Albert Einstein once said, “Never do anything against conscience even if the state demands it.”
He was right.
In the aftermath of the Arizona religious freedom skirmish, I have a few questions for those who would presume to compel religious business owners, under penalty of law, to “provide goods and services” to homosexuals in a way that violates that business owner’s conscience.
If you said no to any of the above, and you opposed Arizona’s cowardly vetoed SB1062, then you’re logically inconsistent and need to re-evaluate your position.
To clarify – liberals, I know you have a difficult time understanding the “Constitution” with its outdated “Bill of Rights” and all – I’m not talking about refusing business to someone just because he appears effeminate or she appears butch, or even when that someone is an “out and proud” homosexual.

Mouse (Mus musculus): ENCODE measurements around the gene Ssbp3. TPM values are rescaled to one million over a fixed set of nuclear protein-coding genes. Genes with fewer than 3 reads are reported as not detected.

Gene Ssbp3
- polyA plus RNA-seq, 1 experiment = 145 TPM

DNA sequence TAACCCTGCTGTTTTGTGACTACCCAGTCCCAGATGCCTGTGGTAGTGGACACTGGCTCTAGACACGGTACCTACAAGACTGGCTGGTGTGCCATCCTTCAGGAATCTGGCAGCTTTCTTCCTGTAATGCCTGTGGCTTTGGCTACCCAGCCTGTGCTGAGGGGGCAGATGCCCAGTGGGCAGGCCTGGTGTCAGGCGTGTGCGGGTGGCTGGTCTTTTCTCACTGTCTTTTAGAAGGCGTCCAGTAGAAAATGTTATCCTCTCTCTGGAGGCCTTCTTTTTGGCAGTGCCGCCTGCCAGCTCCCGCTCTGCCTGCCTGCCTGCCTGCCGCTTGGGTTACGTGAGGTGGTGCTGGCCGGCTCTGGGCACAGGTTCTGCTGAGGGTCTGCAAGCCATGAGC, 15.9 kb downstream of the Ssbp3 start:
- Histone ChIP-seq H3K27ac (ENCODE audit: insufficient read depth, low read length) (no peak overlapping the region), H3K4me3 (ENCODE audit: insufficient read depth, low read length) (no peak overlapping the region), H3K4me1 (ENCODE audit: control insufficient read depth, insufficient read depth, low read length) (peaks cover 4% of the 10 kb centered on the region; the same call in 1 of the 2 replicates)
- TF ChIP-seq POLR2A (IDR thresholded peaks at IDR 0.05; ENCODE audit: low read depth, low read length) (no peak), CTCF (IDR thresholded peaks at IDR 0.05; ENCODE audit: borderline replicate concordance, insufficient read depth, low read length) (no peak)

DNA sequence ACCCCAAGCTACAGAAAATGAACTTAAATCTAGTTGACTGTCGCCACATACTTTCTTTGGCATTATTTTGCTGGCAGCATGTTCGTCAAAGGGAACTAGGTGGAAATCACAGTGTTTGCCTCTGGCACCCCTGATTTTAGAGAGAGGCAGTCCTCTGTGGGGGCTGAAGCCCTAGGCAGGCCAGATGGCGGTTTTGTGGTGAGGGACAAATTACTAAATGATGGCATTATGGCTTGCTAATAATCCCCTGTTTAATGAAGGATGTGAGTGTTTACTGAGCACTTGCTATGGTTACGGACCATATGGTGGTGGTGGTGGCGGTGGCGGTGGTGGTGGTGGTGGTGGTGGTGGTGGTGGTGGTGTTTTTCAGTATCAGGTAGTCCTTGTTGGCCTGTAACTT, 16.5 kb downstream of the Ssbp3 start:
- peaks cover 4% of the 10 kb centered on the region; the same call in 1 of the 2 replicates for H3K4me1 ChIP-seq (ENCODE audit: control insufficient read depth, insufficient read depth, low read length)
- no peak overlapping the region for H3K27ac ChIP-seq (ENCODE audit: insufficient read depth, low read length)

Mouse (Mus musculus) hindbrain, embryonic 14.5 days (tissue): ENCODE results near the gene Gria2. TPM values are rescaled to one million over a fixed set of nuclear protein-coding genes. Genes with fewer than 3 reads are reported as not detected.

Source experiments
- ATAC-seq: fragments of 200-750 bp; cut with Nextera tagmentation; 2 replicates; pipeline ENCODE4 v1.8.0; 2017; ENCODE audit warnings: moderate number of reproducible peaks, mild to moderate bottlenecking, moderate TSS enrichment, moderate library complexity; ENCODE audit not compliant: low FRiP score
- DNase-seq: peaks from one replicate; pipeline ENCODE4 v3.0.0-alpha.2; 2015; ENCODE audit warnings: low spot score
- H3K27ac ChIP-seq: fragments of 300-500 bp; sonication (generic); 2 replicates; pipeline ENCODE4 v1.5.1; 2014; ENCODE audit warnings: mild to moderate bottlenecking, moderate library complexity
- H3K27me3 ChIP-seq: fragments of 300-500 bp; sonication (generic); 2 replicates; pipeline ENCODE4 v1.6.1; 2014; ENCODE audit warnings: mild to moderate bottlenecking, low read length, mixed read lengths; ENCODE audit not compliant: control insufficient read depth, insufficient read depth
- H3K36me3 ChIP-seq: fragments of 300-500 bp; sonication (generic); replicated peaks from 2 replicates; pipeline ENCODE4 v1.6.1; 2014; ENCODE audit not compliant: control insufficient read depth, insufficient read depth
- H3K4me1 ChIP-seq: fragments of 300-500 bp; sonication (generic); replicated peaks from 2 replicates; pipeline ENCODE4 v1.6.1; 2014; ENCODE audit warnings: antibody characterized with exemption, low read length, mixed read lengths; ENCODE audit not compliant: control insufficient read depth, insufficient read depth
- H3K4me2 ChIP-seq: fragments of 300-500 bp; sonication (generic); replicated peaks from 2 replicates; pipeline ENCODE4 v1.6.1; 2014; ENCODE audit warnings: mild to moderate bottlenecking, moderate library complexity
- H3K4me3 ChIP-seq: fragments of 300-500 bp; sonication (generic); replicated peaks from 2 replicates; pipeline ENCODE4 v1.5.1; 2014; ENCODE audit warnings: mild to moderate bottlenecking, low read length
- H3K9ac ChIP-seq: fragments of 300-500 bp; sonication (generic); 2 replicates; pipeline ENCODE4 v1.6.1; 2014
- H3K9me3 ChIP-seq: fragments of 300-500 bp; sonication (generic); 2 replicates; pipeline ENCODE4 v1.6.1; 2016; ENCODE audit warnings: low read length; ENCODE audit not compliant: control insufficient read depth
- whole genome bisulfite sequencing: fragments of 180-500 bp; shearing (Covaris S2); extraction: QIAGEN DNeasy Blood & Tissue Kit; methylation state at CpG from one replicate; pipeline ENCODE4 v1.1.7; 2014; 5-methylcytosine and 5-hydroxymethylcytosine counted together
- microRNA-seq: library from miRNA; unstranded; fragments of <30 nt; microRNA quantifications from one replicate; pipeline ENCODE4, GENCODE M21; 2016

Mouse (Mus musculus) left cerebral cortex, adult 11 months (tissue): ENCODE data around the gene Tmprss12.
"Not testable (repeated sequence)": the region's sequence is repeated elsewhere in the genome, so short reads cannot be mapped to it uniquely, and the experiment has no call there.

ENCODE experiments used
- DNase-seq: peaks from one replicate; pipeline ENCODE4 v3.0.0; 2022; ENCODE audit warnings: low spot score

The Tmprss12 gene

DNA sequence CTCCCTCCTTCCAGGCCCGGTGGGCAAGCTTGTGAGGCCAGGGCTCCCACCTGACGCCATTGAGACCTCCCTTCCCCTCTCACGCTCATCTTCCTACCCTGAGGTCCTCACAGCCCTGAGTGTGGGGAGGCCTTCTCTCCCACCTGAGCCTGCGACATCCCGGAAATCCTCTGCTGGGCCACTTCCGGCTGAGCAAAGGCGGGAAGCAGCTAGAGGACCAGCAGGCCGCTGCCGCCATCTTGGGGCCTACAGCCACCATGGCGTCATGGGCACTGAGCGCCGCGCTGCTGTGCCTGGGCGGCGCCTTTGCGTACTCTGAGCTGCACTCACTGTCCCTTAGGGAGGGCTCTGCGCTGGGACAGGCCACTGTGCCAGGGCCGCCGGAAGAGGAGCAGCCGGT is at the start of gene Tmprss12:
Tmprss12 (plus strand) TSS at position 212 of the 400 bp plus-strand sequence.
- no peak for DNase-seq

I’ve never even heard of a case where a Christian baker randomly refused to provide baked goods – such as a birthday cake – to any homosexual, absent a scenario in which those goods endorsed a message the baker finds repugnant (rainbow “pride” cupcakes, “gay wedding” cakes and the like). I’ve never heard of a single instance in which a Christian business owner arbitrarily said to a homosexual: “We don’t serve your kind here.”
And neither can the left provide such an instance. Because it doesn’t happen. If it did happen, it would be front-page news for a month.
Matt Barber is founder and editor-in chief of BarbWire.com. He is an author, columnist, cultural analyst and an attorney concentrating in constitutional law. Having retired as an undefeated heavyweight professional boxer, Matt has taken his fight from the ring to the culture war. (Follow Matt on Twitter: @jmattbarber).
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